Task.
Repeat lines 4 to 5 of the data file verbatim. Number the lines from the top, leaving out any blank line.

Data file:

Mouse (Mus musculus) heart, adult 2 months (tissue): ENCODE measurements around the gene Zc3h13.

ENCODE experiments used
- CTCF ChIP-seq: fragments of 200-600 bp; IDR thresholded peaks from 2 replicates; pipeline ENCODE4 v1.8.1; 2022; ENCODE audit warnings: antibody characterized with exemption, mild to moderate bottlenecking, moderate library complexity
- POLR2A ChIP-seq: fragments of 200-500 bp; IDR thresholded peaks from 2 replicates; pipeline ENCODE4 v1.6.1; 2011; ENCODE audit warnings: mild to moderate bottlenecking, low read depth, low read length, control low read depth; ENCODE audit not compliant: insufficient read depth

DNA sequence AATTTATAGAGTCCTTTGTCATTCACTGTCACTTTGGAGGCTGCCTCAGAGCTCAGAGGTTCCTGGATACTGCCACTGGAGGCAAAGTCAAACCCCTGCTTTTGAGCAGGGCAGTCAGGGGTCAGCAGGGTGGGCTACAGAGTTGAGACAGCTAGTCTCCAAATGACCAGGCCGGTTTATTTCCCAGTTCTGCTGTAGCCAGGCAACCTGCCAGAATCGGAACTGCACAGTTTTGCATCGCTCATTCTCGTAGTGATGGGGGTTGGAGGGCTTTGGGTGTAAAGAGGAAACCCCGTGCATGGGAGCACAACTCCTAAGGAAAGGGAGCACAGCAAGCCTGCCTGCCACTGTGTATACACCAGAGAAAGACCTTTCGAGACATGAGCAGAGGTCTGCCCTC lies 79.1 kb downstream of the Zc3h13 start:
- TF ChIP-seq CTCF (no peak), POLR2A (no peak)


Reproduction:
- POLR2A ChIP-seq: fragments of 200-500 bp; IDR thresholded peaks from 2 replicates; pipeline ENCODE4 v1.6.1; 2011; ENCODE audit warnings: mild to moderate bottlenecking, low read depth, low read length, control low read depth; ENCODE audit not compliant: insufficient read depth

DNA sequence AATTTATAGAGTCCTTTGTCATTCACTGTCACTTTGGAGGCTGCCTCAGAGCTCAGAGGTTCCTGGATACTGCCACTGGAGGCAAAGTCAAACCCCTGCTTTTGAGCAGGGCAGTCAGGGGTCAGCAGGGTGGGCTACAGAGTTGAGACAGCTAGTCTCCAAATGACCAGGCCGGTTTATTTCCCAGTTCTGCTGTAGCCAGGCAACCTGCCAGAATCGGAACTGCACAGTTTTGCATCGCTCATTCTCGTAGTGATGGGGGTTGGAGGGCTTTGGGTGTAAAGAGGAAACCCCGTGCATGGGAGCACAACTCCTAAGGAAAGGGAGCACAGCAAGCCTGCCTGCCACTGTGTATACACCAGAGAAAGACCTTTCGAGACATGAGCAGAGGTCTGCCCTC lies 79.1 kb downstream of the Zc3h13 start: